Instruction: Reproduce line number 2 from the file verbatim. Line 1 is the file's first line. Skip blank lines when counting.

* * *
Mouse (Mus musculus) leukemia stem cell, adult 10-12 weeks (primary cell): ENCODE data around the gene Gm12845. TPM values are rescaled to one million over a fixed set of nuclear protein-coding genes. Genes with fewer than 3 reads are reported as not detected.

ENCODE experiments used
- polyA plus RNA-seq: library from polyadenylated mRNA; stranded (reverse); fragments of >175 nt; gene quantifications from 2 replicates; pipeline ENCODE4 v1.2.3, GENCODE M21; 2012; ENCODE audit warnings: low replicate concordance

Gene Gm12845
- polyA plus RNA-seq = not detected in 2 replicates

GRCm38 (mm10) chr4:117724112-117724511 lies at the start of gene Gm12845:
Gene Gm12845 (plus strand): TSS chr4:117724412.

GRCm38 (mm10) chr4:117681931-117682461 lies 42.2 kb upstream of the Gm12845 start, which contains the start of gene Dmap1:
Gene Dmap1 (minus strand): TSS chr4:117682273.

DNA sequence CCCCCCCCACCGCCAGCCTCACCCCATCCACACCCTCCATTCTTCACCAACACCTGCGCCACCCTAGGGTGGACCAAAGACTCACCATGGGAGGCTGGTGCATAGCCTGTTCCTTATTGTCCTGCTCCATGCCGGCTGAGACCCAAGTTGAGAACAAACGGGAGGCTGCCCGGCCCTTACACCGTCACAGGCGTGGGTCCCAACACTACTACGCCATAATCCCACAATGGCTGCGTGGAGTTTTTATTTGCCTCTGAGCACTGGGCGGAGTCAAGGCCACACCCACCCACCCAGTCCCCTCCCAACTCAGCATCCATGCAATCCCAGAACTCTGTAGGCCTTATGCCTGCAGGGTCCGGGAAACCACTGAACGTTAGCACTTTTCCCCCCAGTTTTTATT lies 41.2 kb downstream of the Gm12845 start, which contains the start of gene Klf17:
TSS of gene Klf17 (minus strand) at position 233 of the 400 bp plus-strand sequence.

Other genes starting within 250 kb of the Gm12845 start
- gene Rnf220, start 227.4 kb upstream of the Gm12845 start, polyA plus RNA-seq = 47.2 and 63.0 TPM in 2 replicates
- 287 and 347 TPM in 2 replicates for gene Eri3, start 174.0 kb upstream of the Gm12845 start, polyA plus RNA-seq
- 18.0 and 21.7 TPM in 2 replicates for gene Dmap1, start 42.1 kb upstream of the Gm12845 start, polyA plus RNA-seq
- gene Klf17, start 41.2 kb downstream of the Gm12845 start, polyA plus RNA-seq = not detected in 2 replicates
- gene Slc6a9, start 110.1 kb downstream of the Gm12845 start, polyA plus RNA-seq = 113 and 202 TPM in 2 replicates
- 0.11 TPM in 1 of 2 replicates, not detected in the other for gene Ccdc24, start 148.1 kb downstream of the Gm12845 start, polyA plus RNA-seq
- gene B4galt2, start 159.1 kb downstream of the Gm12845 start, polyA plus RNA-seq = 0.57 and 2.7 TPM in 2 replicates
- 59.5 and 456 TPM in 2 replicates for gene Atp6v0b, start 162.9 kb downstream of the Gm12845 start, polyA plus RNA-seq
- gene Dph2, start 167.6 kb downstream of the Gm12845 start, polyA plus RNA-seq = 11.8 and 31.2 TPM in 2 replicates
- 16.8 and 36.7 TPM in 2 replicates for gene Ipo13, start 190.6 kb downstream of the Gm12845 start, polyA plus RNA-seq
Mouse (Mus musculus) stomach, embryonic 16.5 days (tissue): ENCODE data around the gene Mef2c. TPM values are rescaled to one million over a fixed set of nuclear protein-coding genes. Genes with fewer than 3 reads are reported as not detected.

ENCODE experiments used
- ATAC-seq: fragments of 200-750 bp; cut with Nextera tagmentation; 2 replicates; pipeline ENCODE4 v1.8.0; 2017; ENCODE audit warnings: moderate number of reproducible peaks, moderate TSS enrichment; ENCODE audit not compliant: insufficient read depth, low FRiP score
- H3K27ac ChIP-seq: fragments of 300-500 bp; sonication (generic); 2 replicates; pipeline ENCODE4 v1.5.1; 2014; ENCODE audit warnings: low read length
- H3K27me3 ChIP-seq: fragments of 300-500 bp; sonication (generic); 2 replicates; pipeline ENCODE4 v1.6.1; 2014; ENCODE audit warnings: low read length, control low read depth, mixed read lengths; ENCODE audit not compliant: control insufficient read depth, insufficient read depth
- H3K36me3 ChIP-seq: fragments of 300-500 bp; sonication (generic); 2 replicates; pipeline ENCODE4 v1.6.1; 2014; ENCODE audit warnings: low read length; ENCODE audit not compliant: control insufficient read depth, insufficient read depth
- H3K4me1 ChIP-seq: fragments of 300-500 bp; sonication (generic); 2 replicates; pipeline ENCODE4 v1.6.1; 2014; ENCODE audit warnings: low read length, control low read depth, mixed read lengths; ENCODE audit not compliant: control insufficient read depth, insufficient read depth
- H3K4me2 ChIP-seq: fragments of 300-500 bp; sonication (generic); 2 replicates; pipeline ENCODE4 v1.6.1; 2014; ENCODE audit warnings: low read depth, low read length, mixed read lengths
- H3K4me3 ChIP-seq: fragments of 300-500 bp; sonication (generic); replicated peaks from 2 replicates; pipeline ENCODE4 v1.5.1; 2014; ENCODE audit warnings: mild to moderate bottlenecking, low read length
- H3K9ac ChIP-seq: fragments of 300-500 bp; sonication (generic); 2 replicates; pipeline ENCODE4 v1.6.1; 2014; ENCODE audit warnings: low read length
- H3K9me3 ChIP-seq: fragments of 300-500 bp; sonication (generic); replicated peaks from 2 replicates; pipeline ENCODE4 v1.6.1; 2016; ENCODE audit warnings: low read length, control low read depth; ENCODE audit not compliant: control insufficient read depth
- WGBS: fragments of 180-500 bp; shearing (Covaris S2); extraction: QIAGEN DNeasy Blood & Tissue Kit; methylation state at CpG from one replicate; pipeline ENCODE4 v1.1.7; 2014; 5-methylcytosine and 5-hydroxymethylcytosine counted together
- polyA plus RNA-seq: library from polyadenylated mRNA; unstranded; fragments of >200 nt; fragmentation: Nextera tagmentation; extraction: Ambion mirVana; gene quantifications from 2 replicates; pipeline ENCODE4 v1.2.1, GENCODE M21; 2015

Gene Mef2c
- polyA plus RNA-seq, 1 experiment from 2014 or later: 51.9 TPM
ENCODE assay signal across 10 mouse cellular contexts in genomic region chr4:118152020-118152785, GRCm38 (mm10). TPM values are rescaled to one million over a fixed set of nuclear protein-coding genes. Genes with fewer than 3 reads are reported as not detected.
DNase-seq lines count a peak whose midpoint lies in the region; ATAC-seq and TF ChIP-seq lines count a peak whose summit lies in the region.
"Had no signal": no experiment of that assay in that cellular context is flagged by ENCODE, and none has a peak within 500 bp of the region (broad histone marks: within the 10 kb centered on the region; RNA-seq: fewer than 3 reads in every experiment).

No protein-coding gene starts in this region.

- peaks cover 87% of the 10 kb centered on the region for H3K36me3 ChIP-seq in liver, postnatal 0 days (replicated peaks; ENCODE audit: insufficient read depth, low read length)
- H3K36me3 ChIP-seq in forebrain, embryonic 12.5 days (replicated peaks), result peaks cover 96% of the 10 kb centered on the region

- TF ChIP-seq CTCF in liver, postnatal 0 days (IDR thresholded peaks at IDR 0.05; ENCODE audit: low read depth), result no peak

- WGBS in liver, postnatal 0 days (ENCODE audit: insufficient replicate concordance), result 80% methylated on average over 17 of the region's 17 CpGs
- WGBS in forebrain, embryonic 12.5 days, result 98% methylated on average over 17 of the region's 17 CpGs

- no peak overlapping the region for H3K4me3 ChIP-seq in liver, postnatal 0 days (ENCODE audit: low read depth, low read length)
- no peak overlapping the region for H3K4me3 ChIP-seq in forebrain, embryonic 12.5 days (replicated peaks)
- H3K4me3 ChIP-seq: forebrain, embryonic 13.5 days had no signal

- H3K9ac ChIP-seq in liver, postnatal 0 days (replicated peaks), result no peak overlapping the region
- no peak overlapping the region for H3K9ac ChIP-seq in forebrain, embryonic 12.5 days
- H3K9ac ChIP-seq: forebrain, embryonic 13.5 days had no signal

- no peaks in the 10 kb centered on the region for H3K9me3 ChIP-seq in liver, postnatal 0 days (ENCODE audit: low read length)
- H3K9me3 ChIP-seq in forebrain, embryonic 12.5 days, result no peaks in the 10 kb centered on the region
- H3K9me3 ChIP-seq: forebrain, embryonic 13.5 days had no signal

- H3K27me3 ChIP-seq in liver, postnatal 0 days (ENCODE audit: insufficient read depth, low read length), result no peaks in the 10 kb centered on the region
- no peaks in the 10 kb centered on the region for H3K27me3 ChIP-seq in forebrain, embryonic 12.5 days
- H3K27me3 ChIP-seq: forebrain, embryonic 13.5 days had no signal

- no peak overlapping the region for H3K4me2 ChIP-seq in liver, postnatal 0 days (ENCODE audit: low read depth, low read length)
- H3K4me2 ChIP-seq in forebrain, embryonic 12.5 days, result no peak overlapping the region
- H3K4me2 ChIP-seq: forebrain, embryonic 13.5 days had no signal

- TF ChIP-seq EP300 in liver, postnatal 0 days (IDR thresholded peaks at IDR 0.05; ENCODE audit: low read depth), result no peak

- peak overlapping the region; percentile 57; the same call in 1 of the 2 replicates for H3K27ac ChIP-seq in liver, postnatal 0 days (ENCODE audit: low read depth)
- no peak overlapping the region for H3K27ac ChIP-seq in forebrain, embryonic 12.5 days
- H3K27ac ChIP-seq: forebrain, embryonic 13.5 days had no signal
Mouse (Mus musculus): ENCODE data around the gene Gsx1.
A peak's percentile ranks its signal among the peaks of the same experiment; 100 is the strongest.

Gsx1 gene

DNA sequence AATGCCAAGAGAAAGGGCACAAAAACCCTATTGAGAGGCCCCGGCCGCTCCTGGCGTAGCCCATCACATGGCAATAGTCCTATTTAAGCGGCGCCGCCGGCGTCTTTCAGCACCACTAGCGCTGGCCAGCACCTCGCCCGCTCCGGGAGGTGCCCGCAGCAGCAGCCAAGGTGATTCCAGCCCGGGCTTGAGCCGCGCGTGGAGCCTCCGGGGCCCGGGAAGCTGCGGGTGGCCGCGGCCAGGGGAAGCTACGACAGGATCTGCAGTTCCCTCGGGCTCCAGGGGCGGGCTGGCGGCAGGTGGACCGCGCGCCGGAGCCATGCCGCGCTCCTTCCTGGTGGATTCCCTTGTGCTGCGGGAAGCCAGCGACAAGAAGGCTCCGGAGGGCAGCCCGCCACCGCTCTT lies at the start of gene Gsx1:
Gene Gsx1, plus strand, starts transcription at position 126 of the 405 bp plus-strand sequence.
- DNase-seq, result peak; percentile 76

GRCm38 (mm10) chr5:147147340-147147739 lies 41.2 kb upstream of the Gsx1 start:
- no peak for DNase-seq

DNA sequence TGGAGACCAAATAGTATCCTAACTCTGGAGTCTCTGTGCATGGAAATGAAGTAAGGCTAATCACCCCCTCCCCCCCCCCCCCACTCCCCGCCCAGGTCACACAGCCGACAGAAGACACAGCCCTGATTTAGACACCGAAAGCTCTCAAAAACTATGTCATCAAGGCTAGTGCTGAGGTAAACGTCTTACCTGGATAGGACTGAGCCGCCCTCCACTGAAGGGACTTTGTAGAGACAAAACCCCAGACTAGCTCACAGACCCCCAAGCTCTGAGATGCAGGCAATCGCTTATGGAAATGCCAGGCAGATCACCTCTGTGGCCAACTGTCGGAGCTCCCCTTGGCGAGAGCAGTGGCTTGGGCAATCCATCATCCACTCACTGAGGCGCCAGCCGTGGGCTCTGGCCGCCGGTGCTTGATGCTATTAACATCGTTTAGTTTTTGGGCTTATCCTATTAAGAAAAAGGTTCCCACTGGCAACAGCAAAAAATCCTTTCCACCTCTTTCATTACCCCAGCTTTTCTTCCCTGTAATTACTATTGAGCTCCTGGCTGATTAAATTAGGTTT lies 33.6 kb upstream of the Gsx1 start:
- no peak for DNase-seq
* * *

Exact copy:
ENCODE experiments used